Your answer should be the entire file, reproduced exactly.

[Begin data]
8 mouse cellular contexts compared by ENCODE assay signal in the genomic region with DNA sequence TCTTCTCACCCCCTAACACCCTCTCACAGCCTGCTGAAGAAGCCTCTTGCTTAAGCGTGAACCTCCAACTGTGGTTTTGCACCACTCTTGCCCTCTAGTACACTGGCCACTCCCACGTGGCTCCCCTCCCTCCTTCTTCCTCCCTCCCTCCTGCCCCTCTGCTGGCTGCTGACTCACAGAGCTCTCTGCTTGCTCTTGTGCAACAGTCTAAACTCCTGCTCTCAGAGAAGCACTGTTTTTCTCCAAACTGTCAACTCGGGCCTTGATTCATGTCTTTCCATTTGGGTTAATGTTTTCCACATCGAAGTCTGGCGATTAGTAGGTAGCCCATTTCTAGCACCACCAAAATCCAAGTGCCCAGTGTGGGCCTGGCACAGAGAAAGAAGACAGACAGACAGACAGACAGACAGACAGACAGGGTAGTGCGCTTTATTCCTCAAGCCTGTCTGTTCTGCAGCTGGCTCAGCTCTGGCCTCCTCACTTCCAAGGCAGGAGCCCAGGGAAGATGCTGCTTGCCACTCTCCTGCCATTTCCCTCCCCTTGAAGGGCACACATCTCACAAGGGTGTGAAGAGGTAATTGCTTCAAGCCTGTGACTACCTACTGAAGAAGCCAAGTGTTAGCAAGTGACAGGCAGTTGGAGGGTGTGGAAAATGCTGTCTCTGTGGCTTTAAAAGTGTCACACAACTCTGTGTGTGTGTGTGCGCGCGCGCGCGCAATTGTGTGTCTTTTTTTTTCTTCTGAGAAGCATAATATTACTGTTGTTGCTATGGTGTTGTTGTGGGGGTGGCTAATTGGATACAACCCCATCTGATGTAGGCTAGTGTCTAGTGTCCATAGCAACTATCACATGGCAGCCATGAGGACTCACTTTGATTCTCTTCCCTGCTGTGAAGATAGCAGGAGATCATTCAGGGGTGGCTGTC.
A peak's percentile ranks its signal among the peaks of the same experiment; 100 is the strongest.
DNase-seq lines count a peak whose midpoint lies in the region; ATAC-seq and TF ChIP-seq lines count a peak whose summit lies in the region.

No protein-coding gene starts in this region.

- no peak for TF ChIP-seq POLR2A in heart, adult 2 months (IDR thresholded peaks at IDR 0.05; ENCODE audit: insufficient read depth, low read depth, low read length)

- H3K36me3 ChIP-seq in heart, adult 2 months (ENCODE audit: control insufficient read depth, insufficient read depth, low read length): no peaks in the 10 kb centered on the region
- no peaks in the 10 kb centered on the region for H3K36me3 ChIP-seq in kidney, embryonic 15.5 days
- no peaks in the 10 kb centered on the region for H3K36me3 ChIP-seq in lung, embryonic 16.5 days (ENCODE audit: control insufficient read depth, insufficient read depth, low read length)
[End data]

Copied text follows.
8 mouse cellular contexts compared by ENCODE assay signal in the genomic region with DNA sequence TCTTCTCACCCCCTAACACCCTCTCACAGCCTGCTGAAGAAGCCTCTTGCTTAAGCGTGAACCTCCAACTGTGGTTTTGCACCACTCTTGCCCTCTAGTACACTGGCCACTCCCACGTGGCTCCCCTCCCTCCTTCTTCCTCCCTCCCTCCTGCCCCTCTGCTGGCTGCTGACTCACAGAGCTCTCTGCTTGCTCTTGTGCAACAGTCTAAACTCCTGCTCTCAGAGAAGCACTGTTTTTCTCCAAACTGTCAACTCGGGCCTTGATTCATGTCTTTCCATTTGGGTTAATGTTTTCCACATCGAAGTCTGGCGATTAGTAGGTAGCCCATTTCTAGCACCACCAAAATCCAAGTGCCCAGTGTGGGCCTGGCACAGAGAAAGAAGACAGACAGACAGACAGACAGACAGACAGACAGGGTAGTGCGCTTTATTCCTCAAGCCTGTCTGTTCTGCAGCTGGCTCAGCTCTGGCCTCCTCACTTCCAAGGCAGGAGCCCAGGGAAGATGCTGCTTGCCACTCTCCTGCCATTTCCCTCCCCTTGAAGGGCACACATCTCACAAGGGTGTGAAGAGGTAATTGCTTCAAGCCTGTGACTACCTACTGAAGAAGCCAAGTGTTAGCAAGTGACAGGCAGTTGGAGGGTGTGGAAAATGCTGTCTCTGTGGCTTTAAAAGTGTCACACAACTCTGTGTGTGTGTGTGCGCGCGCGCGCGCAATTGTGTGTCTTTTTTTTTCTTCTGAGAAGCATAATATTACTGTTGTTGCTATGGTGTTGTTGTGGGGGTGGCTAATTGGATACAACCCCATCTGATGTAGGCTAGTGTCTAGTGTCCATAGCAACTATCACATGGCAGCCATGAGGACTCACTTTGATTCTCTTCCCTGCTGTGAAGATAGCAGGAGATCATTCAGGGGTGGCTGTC.
A peak's percentile ranks its signal among the peaks of the same experiment; 100 is the strongest.
DNase-seq lines count a peak whose midpoint lies in the region; ATAC-seq and TF ChIP-seq lines count a peak whose summit lies in the region.

No protein-coding gene starts in this region.

- no peak for TF ChIP-seq POLR2A in heart, adult 2 months (IDR thresholded peaks at IDR 0.05; ENCODE audit: insufficient read depth, low read depth, low read length)

- H3K36me3 ChIP-seq in heart, adult 2 months (ENCODE audit: control insufficient read depth, insufficient read depth, low read length): no peaks in the 10 kb centered on the region
- no peaks in the 10 kb centered on the region for H3K36me3 ChIP-seq in kidney, embryonic 15.5 days
- no peaks in the 10 kb centered on the region for H3K36me3 ChIP-seq in lung, embryonic 16.5 days (ENCODE audit: control insufficient read depth, insufficient read depth, low read length)